The U.K. government plans to set guidance for judges to keep foreign prisoners from using human rights laws to avoid deportation and will introduce stricter family immigration rules, Home Secretary Theresa May said.
Parliament will vote on guidance on how courts should apply article 8 of the Human Rights Act, the right to family life, May said on the British Broadcasting Corp.’s Andrew Marr Show.
The vote “will set out clearly what constitutes the right to a family life and how you balance the interest of the public against the interests of the individual,” May said today. “We have seen cases going through our courts where people who are criminals whom we want to deport have been able to stay in the U.K. because the courts have said, ‘No, you have this right to family life.’”
Family life “is not an absolute right,” May said.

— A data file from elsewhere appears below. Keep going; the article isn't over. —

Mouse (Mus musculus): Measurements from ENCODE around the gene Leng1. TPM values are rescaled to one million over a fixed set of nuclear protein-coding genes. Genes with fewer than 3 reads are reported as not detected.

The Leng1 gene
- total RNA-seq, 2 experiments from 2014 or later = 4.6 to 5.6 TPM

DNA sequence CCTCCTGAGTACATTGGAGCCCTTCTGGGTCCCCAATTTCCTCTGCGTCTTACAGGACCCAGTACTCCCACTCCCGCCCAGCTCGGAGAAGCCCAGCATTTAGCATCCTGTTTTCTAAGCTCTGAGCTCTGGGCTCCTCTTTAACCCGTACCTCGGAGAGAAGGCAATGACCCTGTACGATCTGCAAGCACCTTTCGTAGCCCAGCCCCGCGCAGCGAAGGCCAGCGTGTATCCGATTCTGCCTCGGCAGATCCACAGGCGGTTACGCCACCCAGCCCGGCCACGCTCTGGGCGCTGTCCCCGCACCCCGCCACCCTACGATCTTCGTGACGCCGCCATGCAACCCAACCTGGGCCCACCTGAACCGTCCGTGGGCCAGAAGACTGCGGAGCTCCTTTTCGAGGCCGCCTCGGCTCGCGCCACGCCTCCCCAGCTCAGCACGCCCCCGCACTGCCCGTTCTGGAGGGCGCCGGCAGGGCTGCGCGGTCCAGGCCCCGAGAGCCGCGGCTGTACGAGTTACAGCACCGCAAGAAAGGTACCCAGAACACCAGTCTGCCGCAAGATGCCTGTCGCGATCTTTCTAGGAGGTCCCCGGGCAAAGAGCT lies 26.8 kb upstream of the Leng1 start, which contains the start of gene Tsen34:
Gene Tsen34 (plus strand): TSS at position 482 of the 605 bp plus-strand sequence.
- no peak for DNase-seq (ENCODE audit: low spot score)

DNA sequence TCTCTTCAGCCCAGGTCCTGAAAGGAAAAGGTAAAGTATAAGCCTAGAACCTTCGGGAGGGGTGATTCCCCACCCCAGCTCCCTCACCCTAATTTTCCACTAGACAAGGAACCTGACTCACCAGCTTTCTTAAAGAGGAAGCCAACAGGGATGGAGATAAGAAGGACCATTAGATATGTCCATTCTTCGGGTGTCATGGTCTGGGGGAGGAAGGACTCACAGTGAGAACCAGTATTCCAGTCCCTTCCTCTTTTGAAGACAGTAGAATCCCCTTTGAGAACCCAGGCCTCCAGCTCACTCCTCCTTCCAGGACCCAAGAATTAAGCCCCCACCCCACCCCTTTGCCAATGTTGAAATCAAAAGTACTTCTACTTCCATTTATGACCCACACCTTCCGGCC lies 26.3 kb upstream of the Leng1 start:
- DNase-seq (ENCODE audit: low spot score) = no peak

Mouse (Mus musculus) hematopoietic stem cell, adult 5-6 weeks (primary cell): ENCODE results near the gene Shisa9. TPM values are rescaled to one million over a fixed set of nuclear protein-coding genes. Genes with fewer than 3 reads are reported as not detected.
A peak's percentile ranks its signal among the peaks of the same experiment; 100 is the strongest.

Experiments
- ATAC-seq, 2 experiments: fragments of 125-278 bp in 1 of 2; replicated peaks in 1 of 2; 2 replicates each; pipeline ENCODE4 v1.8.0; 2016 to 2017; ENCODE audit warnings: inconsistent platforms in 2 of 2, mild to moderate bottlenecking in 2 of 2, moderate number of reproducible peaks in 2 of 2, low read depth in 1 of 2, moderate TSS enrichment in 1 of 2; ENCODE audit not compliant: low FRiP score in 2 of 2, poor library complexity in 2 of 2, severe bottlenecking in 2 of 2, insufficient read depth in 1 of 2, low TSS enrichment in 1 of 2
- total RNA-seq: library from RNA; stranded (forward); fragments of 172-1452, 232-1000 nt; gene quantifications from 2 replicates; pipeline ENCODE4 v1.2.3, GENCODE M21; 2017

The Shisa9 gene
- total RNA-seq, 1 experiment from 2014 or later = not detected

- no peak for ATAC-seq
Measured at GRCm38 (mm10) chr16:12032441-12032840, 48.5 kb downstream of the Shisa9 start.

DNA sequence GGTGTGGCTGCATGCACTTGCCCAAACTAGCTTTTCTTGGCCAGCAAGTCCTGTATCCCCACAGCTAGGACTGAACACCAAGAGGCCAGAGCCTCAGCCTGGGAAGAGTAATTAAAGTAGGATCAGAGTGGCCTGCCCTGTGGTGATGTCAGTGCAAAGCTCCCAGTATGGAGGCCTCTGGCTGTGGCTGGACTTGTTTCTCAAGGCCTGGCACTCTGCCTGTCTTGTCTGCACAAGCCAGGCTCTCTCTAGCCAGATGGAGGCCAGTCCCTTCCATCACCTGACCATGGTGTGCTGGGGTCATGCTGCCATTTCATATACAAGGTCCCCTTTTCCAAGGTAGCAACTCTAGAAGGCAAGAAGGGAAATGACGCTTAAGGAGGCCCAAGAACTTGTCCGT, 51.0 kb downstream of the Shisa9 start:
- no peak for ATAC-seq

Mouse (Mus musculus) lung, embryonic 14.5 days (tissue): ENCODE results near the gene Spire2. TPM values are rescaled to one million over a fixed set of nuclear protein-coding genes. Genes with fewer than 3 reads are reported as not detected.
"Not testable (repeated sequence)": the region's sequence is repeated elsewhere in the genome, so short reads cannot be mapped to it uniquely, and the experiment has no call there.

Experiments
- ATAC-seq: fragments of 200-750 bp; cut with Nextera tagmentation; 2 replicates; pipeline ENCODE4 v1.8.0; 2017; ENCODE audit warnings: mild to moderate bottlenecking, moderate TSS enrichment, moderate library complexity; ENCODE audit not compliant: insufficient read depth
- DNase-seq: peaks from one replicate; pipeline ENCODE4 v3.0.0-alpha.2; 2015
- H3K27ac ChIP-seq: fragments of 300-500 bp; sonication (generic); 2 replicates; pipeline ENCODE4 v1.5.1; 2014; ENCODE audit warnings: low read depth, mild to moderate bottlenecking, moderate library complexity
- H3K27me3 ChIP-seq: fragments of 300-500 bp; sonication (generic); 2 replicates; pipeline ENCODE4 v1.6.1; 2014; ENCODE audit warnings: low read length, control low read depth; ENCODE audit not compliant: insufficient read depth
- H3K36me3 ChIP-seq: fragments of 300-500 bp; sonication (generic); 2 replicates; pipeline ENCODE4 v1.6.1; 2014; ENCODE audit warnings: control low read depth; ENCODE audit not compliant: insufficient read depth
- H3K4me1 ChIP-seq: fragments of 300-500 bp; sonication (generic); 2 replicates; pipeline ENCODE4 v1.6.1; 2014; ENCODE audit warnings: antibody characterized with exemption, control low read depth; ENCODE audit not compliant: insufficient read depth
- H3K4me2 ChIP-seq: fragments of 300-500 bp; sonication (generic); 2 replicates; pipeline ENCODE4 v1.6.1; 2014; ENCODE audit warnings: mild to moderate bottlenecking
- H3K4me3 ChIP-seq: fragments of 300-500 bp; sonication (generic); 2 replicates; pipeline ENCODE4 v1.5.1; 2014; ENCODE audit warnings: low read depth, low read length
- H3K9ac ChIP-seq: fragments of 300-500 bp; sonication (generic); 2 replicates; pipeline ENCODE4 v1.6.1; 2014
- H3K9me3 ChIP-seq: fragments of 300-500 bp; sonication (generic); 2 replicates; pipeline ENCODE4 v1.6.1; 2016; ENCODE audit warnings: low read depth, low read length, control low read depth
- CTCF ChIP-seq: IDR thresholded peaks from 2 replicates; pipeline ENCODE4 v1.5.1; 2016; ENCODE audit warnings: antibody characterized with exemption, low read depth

May is also proposing new curbs to immigration rules such as setting a minimum salary of 18,600 pounds ($28,700) for people who wish to bring in a foreign spouse from outside the European Union, with the amount rising for each child a parent wishes to bring into the U.K.
“We think it right the required income should be increased for each child,” May said. The new rules are about “being able to support yourselves and not being reliant on the state.”
To contact the reporter on this story: Svenja O’Donnell in London at firstname.lastname@example.org
To contact the editor responsible for this story: Craig Stirling at email@example.com